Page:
Across the acidic-soiled woodlands and mountains of the Eastern United States grows an evergreen shrub called mountain laurel (Kalmia latifolia). Rather mundane most of the year, it bursts into bud and flower anytime from middle to late spring, bearing rosy pink to white flowers. Among North America's most ornamental native flowering shrubs, mountain laurels are perennials in U.S. Department of Agriculture plant hardiness zones 4 through 9.
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The mountain laurel is an evergreen shrub that most often blooms in May and June, although it can start blooming from mid to late spring. The uniquely shaped flowers can range from white to various rose pink shades, filling the branches with beautiful blooms.
Mountain Laurel Growing Range
Mountain laurel grows where the winters are cool enough to force a dormancy period, with temperatures that dip anywhere into the 15 to minus 15 degrees Fahrenheit range. The native range of the shrub extends from Southeast Mississippi northward to Indiana and Ohio and northeastward to Norfolk, Virginia, and up to Southern Maine. It occurs in lowlands and in mountains, affecting its precise timing of flowering each spring. It grows well in gardens in other parts of the country with moist, acidic soil, humid air and appropriate temperatures.
Mountain Laurel Flowering Season
The lower the elevation and latitude, the earlier the mountain laurel blooms. Shrubs bloom anytime from mid-April to the summer solstice with May and June being the most common time for flowering.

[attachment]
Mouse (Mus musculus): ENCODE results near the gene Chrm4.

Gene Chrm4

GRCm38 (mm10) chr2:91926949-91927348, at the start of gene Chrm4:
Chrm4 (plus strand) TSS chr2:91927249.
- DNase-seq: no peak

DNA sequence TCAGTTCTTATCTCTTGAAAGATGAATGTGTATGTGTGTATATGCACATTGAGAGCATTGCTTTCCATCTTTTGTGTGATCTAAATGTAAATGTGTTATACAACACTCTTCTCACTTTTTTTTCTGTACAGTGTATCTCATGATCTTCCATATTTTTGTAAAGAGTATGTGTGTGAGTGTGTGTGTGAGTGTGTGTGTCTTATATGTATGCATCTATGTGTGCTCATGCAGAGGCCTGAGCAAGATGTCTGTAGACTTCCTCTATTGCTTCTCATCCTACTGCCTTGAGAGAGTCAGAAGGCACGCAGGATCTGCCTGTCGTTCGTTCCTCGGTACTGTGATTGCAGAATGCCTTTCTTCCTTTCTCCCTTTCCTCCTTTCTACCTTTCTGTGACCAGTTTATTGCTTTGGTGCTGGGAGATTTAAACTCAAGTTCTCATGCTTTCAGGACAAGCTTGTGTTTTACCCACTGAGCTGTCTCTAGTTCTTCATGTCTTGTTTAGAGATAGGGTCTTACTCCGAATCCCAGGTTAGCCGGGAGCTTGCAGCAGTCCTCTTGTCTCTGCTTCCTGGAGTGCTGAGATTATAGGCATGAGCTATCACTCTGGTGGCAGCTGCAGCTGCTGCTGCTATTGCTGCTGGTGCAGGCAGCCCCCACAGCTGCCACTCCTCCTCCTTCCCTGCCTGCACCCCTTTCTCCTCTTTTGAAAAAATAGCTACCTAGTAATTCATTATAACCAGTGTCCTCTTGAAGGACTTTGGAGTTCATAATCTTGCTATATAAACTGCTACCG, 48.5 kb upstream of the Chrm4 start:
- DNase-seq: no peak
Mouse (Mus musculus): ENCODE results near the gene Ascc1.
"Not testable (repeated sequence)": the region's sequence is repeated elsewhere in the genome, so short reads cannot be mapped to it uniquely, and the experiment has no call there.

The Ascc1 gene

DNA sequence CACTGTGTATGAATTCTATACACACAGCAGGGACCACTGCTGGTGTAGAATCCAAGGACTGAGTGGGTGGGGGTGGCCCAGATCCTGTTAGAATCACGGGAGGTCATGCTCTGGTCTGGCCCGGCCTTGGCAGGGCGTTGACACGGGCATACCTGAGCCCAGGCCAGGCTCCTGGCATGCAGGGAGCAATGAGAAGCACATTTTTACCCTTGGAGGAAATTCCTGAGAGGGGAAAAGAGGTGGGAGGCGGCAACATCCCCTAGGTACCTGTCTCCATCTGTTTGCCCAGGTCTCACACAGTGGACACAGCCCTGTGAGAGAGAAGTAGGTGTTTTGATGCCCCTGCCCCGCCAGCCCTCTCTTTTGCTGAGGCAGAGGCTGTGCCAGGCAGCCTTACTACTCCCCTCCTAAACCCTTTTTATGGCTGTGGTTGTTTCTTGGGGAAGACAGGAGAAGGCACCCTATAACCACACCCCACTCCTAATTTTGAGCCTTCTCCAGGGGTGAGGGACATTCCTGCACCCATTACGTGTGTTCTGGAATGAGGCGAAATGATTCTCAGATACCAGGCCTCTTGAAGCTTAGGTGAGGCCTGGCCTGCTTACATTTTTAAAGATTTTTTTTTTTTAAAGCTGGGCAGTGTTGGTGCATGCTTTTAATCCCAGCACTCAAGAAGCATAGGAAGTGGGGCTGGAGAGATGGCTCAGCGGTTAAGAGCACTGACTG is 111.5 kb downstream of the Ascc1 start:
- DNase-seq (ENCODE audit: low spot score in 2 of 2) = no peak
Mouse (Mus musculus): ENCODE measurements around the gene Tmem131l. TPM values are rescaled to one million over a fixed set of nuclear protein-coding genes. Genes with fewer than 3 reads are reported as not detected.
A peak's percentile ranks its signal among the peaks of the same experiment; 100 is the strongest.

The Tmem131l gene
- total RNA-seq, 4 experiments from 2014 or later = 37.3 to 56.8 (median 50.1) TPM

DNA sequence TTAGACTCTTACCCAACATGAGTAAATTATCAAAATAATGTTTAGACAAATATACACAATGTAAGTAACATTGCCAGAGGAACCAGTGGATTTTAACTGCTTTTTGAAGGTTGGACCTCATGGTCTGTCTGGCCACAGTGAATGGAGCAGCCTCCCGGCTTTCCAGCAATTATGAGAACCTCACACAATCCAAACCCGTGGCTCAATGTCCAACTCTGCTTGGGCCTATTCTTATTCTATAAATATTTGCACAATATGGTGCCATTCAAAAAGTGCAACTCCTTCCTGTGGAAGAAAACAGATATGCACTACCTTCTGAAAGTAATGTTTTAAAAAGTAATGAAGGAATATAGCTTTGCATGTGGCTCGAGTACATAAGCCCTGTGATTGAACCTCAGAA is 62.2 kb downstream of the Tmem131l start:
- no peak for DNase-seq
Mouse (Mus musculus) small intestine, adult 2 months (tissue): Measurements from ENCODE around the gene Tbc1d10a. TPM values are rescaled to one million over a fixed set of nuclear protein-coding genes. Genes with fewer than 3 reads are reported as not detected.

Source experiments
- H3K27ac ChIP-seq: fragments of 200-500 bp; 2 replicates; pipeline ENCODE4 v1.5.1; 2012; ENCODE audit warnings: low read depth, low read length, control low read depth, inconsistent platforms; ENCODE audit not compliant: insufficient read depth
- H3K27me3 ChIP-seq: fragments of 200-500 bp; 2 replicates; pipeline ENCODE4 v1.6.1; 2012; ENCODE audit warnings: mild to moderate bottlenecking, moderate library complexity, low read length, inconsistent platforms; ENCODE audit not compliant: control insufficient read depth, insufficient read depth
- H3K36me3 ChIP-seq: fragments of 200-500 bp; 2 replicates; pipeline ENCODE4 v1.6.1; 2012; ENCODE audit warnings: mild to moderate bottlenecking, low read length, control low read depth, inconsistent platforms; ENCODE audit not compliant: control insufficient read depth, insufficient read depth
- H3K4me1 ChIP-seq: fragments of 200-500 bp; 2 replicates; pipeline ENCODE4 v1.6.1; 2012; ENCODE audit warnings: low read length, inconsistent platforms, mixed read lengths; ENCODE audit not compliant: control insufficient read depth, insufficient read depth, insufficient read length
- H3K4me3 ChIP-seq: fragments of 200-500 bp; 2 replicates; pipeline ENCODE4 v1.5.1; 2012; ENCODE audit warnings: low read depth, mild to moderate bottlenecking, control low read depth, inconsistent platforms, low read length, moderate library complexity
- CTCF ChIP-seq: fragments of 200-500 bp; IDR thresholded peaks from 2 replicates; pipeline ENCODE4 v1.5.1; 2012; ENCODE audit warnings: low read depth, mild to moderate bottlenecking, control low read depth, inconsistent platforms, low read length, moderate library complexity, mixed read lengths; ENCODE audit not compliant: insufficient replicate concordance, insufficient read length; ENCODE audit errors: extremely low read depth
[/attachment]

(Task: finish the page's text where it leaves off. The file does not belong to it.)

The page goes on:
In the Deep South, in USDA zone 8, flowering commences in mid-April and peaks just before May 1. In zone 7, flowering starts around May 1 and peaks in the second week. In higher elevations and farther north in zone 6, blooming peaks in middle to late May, and into early June in areas with higher elevation or farthest north in latitude. Across inland New England, mostly in USDA zone 5, flowering occurs around mid-June.
Factors Affecting Flowering Time
The precise timing of mountain laurel flowering varies year to year based on seasonal weather patterns. While average flowering time frames may be deduced for any region, a cool, wet and cloudy spring can delay flowering one or two weeks. Conversely, an unusually warm spring with lots of sunny weather moves the flowering season earlier by seven to 14 days. Once flowers open, temperatures between 50 and 75 F make blossoms last the longest. Heat, wind and heavy downpours shorten flower cluster longevity.
Mountain Laurel Flowering Features
The pointed flower buds develop and swell on the mountain laurel over two weeks prior to opening. The buds themselves lend an attractive textural and color contrast to the oval green leaves. Buds often are dark red to rosy pink and open to reveal lighter colored blossoms that range from coral red to medium pink or white. The flowers display unique maroon or purple patterns on the petals in dots or streaks.
The mountain laurel is unique in that the delicate blossoms have fused petals creating a distinct bell-like shape. Flowers individually open in the bud cluster, essentially covering the branches with blossoms once the shrub starts to bloom.
Pruning Mountain Laurel
Mountain laurel doesn't need much pruning unless it gets too large for your space. The shrub grows slowly, averaging less than 12 inches of growth each year and reaching a mature size of 7 to 15 feet tall and wide. Use sanitized pruning shears to control the size in late winter or early spring before the new growth appears.
Another form of pruning for the mountain laurel is deadheading the spent flowers. Each shrub can produce thousands of seeds each year. When you deadhead the shrub by pinching off the old flowers, you shift its energy from reproduction to producing blooms for the following year.